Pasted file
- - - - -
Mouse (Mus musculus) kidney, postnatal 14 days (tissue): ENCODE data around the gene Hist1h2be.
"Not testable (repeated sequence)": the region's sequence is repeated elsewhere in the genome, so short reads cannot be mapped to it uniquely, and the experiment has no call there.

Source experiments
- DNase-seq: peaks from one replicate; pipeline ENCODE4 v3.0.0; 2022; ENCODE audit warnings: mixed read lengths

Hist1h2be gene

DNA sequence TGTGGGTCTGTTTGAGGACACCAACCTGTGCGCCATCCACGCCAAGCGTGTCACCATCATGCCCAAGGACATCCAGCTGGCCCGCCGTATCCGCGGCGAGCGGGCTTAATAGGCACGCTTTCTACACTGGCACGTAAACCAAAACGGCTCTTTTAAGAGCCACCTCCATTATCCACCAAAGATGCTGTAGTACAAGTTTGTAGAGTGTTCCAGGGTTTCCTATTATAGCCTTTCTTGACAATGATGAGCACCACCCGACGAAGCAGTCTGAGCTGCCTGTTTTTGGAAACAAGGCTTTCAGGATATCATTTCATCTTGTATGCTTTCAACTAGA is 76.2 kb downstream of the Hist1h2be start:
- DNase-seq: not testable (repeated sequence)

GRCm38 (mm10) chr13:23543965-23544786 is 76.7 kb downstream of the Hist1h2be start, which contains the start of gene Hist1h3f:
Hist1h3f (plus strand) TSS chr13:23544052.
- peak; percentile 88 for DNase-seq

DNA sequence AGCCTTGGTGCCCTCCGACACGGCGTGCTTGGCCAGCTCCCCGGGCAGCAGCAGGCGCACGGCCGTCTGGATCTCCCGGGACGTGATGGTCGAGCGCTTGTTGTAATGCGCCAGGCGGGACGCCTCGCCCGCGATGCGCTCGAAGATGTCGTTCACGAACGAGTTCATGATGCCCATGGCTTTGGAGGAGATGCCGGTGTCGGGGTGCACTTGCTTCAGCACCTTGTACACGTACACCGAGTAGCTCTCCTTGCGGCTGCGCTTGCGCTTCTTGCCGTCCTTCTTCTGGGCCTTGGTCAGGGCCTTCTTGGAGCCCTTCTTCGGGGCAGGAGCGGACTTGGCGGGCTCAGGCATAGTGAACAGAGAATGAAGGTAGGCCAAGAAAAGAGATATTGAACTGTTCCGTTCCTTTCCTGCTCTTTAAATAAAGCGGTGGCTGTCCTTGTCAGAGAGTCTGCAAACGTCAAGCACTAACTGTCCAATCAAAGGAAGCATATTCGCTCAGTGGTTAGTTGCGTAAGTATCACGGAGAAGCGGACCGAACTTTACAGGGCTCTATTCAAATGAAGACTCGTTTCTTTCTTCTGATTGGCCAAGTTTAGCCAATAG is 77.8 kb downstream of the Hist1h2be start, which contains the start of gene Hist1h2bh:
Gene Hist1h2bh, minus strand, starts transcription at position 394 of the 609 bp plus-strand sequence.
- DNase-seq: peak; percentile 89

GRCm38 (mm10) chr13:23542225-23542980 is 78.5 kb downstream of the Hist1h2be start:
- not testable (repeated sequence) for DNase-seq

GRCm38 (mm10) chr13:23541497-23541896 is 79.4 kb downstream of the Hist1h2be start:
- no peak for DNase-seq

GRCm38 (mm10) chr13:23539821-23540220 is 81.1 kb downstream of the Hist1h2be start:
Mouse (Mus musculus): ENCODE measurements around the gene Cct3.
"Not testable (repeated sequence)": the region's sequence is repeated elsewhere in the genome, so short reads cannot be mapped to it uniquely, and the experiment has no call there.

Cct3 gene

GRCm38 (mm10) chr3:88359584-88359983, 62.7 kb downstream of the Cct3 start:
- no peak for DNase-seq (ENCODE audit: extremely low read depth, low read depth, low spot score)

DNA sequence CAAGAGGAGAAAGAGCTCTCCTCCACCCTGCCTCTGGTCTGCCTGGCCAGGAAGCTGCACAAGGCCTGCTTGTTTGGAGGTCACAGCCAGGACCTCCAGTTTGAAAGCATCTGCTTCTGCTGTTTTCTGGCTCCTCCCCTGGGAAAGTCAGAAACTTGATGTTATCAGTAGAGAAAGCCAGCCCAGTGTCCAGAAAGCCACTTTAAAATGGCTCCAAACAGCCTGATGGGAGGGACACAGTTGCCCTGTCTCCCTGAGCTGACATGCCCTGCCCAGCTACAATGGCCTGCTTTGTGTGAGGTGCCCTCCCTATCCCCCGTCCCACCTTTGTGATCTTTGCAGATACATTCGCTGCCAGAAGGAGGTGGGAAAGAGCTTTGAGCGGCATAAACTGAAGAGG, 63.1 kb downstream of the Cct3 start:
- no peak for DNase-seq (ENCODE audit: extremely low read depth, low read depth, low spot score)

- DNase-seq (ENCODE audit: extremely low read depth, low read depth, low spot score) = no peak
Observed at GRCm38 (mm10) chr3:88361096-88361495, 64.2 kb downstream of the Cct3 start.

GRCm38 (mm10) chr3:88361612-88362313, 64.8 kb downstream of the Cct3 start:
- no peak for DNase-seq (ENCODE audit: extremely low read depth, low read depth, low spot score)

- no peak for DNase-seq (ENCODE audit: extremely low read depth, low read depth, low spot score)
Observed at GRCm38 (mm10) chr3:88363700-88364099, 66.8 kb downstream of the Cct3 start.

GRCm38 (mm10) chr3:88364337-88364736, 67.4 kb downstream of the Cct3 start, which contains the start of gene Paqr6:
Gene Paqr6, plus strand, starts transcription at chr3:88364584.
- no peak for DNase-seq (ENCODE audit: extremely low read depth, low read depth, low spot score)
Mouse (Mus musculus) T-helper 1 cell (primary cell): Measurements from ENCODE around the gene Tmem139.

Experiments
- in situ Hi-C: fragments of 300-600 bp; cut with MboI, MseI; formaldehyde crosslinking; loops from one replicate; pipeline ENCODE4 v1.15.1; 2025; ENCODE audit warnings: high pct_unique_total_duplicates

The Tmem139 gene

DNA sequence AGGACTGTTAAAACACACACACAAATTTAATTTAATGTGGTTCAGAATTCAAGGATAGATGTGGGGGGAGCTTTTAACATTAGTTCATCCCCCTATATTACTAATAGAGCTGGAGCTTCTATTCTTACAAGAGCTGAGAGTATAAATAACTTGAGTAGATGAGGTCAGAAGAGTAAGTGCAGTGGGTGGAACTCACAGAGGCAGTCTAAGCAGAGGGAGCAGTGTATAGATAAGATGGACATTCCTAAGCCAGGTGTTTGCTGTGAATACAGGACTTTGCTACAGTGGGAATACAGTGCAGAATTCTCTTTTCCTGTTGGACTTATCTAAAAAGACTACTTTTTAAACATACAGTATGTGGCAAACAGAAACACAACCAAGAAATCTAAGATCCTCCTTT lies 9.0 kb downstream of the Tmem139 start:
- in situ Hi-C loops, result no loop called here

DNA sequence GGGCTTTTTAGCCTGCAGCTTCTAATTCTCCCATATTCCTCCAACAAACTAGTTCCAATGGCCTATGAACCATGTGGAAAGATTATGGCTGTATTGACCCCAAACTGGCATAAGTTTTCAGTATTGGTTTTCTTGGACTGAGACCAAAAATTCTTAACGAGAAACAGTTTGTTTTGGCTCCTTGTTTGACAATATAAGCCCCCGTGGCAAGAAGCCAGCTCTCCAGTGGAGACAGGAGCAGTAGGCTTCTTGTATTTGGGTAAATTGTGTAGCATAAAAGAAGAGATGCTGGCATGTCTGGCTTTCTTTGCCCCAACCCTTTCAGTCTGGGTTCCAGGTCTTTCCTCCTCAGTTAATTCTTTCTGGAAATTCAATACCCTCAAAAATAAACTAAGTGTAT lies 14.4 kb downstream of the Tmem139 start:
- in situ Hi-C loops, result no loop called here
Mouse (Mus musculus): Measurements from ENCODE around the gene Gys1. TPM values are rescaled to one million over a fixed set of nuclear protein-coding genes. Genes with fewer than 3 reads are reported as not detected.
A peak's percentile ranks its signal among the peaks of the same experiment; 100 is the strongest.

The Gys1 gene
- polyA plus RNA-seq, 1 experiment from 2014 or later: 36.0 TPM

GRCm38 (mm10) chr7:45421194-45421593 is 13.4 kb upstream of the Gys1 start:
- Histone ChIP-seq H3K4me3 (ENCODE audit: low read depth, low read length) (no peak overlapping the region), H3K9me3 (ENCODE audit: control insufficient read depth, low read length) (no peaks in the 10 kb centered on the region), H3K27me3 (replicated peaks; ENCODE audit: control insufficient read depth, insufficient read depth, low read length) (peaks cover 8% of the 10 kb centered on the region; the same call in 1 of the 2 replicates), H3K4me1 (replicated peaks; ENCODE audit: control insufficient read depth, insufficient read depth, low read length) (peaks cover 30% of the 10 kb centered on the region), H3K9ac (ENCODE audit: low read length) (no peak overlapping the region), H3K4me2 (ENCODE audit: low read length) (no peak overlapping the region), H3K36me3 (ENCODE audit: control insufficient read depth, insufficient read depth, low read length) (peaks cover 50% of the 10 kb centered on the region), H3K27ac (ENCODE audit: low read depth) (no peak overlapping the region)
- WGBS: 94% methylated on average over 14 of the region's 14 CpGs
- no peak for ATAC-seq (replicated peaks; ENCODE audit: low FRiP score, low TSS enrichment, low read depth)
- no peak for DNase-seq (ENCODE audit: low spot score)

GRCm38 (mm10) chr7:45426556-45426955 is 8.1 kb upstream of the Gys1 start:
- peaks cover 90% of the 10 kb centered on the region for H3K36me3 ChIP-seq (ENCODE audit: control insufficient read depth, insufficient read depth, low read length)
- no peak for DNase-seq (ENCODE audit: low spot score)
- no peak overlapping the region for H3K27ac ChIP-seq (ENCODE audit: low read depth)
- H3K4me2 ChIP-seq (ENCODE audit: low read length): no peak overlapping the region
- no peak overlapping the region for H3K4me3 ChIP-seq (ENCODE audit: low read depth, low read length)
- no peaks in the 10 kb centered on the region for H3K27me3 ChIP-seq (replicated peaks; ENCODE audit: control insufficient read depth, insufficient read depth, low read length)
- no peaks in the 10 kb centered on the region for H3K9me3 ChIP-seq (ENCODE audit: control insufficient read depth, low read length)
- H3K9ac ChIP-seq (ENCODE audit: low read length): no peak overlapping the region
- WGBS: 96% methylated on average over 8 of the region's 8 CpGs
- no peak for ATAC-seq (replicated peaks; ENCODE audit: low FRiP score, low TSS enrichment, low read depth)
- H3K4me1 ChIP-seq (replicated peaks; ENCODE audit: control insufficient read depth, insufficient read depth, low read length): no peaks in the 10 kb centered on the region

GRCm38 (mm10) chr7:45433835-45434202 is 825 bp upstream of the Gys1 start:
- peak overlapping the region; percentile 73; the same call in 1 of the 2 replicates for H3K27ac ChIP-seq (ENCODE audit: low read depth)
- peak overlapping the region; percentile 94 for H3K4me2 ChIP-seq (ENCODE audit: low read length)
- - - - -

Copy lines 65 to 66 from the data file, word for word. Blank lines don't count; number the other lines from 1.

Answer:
- peak overlapping the region; percentile 73; the same call in 1 of the 2 replicates for H3K27ac ChIP-seq (ENCODE audit: low read depth)
- peak overlapping the region; percentile 94 for H3K4me2 ChIP-seq (ENCODE audit: low read length)